ErinnnPratt | Jun 9, 2014 |
In the first book of this fantasy series, a young boy learns he may be one of the most powerful wizards who has ever lived, despite his wretched life living with his aunt, uncle and cousin. Harry begins school at Hogwarts, and quickly learns to use his magic to overcome evil.
  kfh2 | Jun 8, 2014 |
I really enjoyed breezing through this delightful fantasy. It was full of mystery and surprise. I am looking forward to making my way through the rest of the series.

I know some Christians schools have banned this book in the library and classroom and I felt a little uncomfortable with the words "witch" and "witchcraft." I think that I will reserve my judgements until I get a little deeper into the series.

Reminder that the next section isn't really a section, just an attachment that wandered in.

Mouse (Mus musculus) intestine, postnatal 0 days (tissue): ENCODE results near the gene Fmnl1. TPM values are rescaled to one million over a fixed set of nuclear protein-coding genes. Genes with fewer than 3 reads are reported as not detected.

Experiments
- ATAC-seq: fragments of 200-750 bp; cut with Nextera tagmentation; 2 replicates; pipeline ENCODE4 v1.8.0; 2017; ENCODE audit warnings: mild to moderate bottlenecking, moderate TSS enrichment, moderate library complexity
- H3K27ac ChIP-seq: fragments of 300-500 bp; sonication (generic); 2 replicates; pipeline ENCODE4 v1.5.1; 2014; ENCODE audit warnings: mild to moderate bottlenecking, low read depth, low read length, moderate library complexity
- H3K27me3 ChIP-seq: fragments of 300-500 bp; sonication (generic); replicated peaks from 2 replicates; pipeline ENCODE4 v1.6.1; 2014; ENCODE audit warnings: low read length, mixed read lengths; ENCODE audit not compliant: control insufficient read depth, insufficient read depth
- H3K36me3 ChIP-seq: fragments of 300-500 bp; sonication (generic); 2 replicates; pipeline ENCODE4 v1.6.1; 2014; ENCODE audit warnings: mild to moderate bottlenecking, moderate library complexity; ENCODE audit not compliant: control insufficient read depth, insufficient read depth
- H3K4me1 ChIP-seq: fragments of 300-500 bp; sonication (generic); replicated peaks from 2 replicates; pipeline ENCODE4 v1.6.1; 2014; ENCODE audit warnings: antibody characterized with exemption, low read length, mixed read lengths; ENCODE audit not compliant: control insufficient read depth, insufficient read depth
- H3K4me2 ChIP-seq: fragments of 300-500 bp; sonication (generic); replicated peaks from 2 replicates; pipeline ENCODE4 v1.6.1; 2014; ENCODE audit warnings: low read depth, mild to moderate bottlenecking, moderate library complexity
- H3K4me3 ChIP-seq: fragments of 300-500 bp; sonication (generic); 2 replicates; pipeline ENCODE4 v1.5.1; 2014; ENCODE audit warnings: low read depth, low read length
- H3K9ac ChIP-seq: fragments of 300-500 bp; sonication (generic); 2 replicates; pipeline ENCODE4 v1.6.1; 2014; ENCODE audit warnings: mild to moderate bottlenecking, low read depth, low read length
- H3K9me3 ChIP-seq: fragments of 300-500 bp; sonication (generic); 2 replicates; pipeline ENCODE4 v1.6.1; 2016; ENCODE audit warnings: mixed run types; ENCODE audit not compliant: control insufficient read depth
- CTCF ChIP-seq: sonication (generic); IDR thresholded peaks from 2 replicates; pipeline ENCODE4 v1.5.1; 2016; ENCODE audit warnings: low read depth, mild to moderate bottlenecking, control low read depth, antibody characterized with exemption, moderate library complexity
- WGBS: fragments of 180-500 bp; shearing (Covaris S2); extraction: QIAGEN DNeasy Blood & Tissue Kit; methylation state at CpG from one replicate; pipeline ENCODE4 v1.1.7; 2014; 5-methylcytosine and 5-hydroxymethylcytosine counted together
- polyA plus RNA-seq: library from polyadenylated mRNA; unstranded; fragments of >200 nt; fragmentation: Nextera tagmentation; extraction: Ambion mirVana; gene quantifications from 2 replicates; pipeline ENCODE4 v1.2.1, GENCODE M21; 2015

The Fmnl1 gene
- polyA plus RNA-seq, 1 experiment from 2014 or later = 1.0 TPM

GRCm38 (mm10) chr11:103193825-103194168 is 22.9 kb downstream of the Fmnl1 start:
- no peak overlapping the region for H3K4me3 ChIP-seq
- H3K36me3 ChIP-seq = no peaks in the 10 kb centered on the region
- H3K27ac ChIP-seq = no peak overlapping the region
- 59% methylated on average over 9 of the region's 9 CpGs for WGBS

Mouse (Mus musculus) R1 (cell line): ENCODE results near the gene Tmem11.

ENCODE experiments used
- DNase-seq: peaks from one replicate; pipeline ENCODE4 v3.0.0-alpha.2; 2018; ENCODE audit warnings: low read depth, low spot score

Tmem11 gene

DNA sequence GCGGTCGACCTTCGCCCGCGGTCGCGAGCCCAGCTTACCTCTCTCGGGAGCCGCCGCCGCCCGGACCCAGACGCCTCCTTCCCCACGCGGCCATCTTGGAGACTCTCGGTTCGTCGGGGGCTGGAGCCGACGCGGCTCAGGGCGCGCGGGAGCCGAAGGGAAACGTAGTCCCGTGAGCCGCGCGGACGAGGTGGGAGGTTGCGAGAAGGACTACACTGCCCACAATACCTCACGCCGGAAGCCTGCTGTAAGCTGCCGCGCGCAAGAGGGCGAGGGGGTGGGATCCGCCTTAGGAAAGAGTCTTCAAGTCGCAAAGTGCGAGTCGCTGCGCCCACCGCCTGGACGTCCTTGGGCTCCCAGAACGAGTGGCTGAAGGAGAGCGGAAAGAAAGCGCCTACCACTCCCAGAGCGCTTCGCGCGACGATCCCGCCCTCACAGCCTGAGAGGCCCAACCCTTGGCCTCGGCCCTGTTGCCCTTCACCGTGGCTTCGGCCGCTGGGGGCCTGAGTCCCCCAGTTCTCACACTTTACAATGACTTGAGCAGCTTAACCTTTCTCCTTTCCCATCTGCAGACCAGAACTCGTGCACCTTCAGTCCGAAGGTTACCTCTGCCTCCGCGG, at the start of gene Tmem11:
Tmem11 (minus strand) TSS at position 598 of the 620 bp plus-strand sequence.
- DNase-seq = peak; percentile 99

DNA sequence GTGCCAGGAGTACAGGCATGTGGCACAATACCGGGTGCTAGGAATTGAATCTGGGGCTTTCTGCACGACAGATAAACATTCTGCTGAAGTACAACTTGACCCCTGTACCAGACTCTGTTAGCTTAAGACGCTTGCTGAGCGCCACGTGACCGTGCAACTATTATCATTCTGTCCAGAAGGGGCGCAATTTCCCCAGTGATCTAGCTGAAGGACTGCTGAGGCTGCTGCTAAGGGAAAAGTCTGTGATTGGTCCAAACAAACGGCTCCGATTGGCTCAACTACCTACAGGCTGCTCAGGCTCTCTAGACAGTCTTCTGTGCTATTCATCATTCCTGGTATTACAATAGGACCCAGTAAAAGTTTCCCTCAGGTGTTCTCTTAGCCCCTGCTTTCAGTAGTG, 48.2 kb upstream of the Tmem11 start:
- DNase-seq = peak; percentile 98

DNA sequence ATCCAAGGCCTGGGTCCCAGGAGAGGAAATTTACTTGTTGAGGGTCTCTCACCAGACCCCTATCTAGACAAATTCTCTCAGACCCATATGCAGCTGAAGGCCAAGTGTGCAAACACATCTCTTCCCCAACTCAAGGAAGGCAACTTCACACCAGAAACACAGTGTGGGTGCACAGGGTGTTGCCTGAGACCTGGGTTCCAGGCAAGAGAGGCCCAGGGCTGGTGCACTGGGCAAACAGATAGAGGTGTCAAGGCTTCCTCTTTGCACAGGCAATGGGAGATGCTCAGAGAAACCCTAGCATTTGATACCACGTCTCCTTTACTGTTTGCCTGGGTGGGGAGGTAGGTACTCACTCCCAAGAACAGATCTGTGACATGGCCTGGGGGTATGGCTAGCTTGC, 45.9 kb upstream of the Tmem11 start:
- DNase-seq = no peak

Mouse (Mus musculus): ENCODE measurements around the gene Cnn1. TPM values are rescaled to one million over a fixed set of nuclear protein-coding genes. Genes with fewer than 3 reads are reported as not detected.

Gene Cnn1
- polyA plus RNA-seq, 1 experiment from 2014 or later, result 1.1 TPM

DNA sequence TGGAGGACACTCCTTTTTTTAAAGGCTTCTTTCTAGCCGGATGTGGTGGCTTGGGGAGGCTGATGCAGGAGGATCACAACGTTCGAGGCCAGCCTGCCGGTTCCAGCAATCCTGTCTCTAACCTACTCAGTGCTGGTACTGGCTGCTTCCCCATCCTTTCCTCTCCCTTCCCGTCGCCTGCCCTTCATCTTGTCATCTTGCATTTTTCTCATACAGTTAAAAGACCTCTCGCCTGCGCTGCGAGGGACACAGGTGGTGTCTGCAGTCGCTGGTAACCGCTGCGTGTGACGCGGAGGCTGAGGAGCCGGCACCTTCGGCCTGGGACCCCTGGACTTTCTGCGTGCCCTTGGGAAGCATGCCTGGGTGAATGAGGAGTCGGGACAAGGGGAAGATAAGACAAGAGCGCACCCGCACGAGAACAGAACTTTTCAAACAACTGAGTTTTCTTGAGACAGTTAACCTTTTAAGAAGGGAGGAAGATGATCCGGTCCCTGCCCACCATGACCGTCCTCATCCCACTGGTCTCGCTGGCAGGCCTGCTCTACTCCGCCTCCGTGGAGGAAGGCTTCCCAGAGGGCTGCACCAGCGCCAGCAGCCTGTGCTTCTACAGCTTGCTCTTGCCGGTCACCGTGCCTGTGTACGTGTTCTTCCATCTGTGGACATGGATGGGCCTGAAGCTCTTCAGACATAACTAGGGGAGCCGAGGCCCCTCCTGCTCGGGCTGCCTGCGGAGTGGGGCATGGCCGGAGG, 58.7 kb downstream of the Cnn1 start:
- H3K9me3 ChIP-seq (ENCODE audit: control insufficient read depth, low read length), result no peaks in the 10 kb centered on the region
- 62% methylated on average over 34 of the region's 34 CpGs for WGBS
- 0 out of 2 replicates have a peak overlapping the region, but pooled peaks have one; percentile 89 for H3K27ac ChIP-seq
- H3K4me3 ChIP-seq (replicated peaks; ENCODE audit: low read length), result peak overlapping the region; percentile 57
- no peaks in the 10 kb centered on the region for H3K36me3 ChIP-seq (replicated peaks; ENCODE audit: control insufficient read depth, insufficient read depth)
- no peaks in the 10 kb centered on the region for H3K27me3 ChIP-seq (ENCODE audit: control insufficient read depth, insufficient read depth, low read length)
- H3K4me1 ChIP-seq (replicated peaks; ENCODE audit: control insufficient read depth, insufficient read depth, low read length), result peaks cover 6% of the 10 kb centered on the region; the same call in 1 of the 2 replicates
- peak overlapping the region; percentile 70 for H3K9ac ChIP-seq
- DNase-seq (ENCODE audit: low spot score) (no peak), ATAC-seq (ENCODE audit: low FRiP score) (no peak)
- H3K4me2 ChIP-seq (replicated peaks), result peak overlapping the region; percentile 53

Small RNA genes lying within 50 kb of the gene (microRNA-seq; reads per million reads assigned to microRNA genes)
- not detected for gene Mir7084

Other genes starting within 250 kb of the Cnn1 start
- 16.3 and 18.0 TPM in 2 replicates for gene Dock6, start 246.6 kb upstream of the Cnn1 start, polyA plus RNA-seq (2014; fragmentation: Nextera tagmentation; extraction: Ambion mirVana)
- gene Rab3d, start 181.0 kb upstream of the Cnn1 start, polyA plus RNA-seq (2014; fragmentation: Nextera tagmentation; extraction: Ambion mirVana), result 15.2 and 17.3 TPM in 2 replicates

I also think that this is a book that is just for fun: this is not an enduring classic like Peter Pan. In my opinion, it is below the level of A Wrinkle in Time. There are some universal themes and wisdom, but they are a little haphazard. However, this is her very first work. I am sure she will do nothing but get better and I like her creativity and sense of adventure! ( )
  aconant | Jun 6, 2014 |
I've just read this book for the THIRD time, now that my best friend has picked up the series and I'd like to take a summer and study JK's writing style.

JK's style is easy, clean, funny, and slightly indifferent. Something happens, usually funny to some degree, like Hagrid sitting in a chair and it breaking, JK just tells it as it is with simple words strung together the best way possible, so it sounds like she just tells it how it is, but yet is hilarious.

Also, her foreshadowing is fantastic! In just the first chapter, there as at LEAST five foreshadowments, and some of them hinting at things that won't be revealed until the third book or later. A name, a description, an explanation. It's all very subtle.